This past year has been trying in a lot of ways. I won’t rehash all the reasons here, but I know if it were not for the bird feeder hung outside my “office” window I would have gone crazy all those telecommuting days. I truly enjoy looking up from my workspace from time to time and seeing the birds outside. It always amuses me to watch a Titmouse or Blue Jay come up grab some seed and flee. The back and forth between sparrows and blackbirds, and even the fun that buntings have been for this amateur bird watcher. The birds remind me a lot of ourselves running into stores and getting out as fast as we can with groceries or other goods. Each time I venture out to refill the feeders I can hear them telling me to hurry it up and put their lunch out! Unfortunately, I am getting reports of a disease problem that may affect these feathered visitors.
I’ll be the first to say that I don’t do the best job maintaining my feeder or feeding station in general, I rinse and wash every so often but I could do better. Like many folks, I have gotten in the habit of just filling the feeder and forgetting it. Over time spilled seed, hulls, and bird droppings accumulate in a pile under the feeder. Damp, sprouting, or moldy seed can accumulate in the feeder during wet weather as well. Seems that we may have gotten a little rain in these parts the past couple weeks, maybe it was just me. These conditions can pose a health risk for the birds we are attracting to our feeders.
I’ve received a few calls about this issue over my time as an the County Agent. If these birds were to sent off to the lab, the lab report its almost certain that it would confirm the birds were the victims of Salmonellosis or an infection by Salmonella bacteria. Don’t panic this is not some bizarre new disease outbreak. Salmonella is a common cause of mortality of wild birds. The Salmonella bacterium lives in the bird’s intestines. It is shed in the droppings of infected birds. Direct contact with infected birds or the contamination of feed or water by infected feces spreads the disease.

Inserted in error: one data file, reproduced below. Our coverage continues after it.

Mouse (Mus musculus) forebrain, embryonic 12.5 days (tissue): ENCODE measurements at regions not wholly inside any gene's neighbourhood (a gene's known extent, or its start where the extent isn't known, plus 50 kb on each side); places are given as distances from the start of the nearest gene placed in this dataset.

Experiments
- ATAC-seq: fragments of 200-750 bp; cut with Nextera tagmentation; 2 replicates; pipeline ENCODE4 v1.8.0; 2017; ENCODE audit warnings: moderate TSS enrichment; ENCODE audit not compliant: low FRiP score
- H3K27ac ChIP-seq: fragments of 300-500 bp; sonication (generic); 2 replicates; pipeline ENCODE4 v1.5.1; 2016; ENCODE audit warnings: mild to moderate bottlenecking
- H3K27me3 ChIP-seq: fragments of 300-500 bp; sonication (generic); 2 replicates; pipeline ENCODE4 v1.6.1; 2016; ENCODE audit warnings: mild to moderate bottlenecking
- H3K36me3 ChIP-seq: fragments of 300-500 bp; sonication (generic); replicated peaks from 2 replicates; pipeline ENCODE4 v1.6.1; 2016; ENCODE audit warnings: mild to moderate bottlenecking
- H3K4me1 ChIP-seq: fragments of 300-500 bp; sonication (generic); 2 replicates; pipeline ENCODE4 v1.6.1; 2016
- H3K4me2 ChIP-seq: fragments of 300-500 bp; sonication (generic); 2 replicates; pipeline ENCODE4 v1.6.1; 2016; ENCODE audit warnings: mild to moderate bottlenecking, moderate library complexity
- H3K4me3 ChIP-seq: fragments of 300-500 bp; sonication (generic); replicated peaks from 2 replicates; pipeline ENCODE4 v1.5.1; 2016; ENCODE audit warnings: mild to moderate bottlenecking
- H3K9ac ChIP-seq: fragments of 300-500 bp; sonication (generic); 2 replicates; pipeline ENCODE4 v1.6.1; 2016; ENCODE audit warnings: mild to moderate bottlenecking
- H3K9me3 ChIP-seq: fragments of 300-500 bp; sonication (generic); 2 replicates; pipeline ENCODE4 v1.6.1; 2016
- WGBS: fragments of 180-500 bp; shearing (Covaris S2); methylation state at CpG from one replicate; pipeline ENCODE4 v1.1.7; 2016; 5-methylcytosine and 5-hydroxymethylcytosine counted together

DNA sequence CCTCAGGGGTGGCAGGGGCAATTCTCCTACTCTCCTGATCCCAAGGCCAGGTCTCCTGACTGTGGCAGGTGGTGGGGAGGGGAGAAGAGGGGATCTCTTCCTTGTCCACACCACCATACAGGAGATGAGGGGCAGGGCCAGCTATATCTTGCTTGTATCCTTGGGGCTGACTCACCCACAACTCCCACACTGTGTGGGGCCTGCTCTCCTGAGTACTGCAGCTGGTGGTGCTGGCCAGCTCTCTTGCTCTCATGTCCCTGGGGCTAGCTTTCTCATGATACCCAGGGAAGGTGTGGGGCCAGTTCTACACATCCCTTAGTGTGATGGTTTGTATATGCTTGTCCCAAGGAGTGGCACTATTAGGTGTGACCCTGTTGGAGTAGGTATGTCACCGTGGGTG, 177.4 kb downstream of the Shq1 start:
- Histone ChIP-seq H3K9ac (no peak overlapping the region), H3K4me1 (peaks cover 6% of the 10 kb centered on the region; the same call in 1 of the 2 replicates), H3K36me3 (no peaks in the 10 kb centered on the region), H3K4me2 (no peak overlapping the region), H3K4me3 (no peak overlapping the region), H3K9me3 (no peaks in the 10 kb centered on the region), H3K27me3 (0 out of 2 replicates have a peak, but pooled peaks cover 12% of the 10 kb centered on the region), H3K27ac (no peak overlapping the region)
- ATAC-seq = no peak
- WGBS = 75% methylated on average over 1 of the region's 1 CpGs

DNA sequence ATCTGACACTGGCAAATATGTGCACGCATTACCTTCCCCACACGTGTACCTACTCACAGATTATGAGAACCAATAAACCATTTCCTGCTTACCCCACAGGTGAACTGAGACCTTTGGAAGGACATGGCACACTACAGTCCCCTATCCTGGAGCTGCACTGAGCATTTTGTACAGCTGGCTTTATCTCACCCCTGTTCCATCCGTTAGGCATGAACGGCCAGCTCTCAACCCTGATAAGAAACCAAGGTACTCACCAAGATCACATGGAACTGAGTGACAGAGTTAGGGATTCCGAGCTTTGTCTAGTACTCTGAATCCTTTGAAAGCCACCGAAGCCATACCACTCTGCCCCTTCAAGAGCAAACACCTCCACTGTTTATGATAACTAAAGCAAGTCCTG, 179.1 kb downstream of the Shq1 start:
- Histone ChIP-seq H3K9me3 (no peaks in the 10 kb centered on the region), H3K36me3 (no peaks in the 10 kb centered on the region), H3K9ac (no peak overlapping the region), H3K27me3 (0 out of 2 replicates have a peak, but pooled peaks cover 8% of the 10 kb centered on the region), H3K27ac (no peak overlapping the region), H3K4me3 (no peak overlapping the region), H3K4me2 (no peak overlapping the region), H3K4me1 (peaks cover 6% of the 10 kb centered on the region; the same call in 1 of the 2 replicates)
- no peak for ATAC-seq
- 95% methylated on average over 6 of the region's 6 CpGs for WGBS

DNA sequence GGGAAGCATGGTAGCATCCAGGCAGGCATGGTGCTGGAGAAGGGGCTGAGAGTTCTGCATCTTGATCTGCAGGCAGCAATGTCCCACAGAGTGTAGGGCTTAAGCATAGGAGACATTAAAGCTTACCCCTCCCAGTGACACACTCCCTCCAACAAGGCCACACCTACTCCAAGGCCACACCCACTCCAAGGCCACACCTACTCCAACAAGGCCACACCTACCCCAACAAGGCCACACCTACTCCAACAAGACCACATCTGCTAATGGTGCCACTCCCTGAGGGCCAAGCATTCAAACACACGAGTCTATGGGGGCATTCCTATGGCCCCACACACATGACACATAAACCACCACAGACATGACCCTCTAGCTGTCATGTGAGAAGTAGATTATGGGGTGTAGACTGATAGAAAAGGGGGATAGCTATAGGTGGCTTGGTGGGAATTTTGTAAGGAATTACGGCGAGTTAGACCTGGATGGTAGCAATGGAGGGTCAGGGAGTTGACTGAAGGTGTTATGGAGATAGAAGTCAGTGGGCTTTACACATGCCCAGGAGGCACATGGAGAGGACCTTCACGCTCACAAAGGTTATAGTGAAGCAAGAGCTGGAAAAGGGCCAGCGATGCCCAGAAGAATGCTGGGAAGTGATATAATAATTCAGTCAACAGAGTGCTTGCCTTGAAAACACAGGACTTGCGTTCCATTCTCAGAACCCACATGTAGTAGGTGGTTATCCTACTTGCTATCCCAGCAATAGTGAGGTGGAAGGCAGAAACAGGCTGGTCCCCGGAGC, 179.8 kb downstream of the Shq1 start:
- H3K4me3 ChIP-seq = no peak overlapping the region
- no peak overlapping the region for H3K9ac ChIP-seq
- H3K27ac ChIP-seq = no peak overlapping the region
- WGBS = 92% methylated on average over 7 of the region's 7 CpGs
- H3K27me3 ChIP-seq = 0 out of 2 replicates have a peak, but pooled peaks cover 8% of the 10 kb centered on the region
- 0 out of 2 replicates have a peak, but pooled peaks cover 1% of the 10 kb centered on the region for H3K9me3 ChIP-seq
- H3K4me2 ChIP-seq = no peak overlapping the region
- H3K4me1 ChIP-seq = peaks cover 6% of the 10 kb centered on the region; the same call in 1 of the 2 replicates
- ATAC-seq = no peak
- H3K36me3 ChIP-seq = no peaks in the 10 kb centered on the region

Certain conditions make the disease more common. Stress from severe weather can make the birds more susceptible. Crowding around feeders and birdbaths concentrates birds increasing the chances of disease spread. So, as you can see, conditions this winter have been favorable for the disease to occur.
Salmonellosis can affect all avian species but it is most common among pine siskins, house sparrows, and goldfinches. Affected birds may have ruffled feathers, unsteadiness, diarrhea, and may have a drooping head or wings. Dogs and cats are rarely infected but you should discourage pets from eating any dead birds that appear around the birdbath or feeders. If you remove dead birds use disposable gloves when handling them and wash your hands thoroughly afterwards.
There is not a practical treatment for wild birds but there are things we can do to help prevent the problem. Clean your feeders periodically. Use warm soapy water and disinfect them with a solution of one part household bleach to nine parts water. Plastic or metal feeders are easier to disinfect than wooden feeders. Let the feeder dry thoroughly before adding seed. Occasionally remove the spilled seed and hulls from beneath the feeder. Discard moldy or damp seed. Move your feeders periodically to prevent he buildup of waste below. Consider putting up additional feeders to reduce crowding. Finally, be sure to clean and change the water in birdbaths regularly.
You can bet that I am going to start spending a lot more time maintaining my bird feeder in the future. My winged visitors have really become a part of my daily routine and my wife and I surely enjoy their company. For any questions about bird feeding and health shoot me and email to either email@example.com (Liberty County) or firstname.lastname@example.org (Bryan County) I’ll be happy to help anyway I can!